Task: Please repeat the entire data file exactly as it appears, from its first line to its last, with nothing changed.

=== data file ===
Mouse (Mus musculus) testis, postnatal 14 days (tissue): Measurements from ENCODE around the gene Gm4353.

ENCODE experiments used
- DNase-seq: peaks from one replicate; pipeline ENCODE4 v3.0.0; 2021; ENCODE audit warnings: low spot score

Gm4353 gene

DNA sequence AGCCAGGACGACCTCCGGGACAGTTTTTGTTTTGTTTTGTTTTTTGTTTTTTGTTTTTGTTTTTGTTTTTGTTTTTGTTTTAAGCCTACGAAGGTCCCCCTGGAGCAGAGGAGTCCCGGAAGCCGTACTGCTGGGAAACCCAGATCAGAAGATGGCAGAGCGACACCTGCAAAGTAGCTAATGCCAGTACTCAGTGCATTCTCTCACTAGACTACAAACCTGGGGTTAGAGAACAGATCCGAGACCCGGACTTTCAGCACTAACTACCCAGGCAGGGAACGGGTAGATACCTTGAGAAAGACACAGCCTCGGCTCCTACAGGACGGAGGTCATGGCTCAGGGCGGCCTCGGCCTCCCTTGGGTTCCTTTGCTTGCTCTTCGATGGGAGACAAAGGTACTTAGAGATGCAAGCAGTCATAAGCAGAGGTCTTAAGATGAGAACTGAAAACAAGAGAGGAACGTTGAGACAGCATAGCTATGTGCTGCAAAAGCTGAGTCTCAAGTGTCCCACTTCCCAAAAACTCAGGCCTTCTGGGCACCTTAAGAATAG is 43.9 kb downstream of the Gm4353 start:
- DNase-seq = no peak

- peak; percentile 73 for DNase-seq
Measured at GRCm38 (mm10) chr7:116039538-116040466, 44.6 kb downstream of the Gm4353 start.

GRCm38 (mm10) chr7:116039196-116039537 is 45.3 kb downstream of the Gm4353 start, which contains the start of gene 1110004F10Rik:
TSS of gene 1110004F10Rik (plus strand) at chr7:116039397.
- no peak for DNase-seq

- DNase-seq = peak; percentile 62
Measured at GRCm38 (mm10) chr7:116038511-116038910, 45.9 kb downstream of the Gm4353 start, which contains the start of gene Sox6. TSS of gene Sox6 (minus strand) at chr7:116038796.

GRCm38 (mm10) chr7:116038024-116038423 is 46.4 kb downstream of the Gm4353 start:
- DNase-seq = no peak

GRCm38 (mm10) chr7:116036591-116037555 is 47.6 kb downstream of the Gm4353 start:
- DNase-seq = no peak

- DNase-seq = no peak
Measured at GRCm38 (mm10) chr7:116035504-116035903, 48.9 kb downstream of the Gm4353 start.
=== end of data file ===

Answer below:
Mouse (Mus musculus) testis, postnatal 14 days (tissue): Measurements from ENCODE around the gene Gm4353.

ENCODE experiments used
- DNase-seq: peaks from one replicate; pipeline ENCODE4 v3.0.0; 2021; ENCODE audit warnings: low spot score

Gm4353 gene

DNA sequence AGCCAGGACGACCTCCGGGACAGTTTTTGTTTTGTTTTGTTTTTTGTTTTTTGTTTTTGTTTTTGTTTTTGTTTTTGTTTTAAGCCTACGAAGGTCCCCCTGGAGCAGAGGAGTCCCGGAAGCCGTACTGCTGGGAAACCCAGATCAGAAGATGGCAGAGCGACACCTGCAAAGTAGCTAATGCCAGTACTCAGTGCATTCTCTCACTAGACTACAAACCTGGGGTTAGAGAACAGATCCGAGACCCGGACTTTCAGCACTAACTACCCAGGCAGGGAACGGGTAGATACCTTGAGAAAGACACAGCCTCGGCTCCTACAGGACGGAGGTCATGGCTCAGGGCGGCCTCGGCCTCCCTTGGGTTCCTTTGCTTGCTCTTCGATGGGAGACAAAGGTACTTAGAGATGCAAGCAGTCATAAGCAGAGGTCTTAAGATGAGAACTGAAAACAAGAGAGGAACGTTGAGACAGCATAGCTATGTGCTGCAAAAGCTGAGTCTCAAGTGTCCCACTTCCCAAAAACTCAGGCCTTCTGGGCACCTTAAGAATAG is 43.9 kb downstream of the Gm4353 start:
- DNase-seq = no peak

- peak; percentile 73 for DNase-seq
Measured at GRCm38 (mm10) chr7:116039538-116040466, 44.6 kb downstream of the Gm4353 start.

GRCm38 (mm10) chr7:116039196-116039537 is 45.3 kb downstream of the Gm4353 start, which contains the start of gene 1110004F10Rik:
TSS of gene 1110004F10Rik (plus strand) at chr7:116039397.
- no peak for DNase-seq

- DNase-seq = peak; percentile 62
Measured at GRCm38 (mm10) chr7:116038511-116038910, 45.9 kb downstream of the Gm4353 start, which contains the start of gene Sox6. TSS of gene Sox6 (minus strand) at chr7:116038796.

GRCm38 (mm10) chr7:116038024-116038423 is 46.4 kb downstream of the Gm4353 start:
- DNase-seq = no peak

GRCm38 (mm10) chr7:116036591-116037555 is 47.6 kb downstream of the Gm4353 start:
- DNase-seq = no peak

- DNase-seq = no peak
Measured at GRCm38 (mm10) chr7:116035504-116035903, 48.9 kb downstream of the Gm4353 start.